Religion, Disease, and Immunology
- ISBN: 9781350188242
- Published By: Bloomsbury Publishing
- Published: June 2022
This book argues that religion has emerged over evolutionary time as a strategy for managing the transmission, contraction, and eradication of infectious disease.
From purity and pollution codes to blood sacrifices and irrational beliefs, the book shows how religion supports not only the physiological immune system, but the behavioral and psychological immune systems as well. The book also addresses those moments when it appears that religion becomes maladaptive, that is, when religion causes “autoimmune problems,” such as celibacy and anti-vaccination.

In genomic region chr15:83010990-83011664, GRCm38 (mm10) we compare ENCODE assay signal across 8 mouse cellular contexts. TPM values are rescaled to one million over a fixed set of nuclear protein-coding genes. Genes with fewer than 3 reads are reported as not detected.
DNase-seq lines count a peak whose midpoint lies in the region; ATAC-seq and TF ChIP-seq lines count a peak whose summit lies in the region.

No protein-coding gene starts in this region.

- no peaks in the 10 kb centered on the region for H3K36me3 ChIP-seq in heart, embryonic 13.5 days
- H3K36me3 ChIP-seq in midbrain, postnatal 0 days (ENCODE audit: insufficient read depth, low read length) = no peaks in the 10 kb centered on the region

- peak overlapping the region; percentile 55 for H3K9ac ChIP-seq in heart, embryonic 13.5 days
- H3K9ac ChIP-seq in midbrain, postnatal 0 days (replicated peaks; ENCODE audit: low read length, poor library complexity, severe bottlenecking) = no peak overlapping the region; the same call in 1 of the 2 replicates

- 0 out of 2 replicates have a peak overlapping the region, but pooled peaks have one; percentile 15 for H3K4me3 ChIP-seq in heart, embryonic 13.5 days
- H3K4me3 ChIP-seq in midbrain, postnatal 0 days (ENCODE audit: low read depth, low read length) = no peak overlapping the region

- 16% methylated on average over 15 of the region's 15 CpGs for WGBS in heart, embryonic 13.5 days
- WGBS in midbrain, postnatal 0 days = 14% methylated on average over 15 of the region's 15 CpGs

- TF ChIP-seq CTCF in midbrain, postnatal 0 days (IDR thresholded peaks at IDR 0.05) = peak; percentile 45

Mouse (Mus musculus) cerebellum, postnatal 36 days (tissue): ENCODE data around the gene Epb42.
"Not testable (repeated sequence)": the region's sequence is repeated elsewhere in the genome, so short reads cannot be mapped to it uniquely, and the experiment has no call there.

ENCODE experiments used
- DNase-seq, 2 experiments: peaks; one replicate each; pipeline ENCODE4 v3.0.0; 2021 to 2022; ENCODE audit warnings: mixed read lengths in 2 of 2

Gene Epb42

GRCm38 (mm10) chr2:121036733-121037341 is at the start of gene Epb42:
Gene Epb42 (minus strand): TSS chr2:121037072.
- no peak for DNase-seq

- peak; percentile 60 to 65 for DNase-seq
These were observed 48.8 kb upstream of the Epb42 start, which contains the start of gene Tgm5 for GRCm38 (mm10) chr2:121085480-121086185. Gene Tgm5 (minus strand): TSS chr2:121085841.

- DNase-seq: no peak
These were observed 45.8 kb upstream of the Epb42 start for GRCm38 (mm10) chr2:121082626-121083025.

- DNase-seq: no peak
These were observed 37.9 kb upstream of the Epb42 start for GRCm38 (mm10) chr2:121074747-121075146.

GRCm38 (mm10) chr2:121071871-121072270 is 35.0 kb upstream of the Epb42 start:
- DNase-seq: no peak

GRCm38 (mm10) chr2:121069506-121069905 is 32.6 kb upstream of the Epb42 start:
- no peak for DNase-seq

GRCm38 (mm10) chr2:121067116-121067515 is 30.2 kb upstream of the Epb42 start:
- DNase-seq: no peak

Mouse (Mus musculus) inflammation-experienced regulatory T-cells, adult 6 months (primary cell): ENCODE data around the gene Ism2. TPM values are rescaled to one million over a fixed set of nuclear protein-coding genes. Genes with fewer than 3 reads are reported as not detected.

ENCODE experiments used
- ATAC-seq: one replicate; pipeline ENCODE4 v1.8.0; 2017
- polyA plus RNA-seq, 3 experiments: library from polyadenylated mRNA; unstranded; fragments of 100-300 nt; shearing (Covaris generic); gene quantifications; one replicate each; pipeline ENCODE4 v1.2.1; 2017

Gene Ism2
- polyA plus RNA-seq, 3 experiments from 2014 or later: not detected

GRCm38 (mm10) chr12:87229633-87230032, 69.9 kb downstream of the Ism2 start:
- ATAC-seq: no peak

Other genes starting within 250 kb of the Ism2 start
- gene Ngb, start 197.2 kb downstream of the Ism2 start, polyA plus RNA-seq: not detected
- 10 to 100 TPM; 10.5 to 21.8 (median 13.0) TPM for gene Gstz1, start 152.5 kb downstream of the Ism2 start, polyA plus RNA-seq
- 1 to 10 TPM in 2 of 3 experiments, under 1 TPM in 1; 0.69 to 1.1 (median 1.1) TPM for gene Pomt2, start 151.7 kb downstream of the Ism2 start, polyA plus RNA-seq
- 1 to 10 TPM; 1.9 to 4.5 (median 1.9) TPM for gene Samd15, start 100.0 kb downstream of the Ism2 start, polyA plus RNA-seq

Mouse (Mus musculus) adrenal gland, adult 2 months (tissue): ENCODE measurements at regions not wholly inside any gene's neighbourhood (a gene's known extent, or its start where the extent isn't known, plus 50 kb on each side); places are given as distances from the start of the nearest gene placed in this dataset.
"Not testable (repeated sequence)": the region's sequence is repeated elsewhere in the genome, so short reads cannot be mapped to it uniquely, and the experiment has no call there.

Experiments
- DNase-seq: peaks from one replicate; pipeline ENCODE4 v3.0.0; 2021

Engaging material ranging from evolutionary and social psychology to human behavioral ecology, biological anthropology, Darwinian medicine, and religious studies, the book proposes that in order to understand the human animal's enduring fascination with religion, one must take into account the enduring need to manage infectious disease.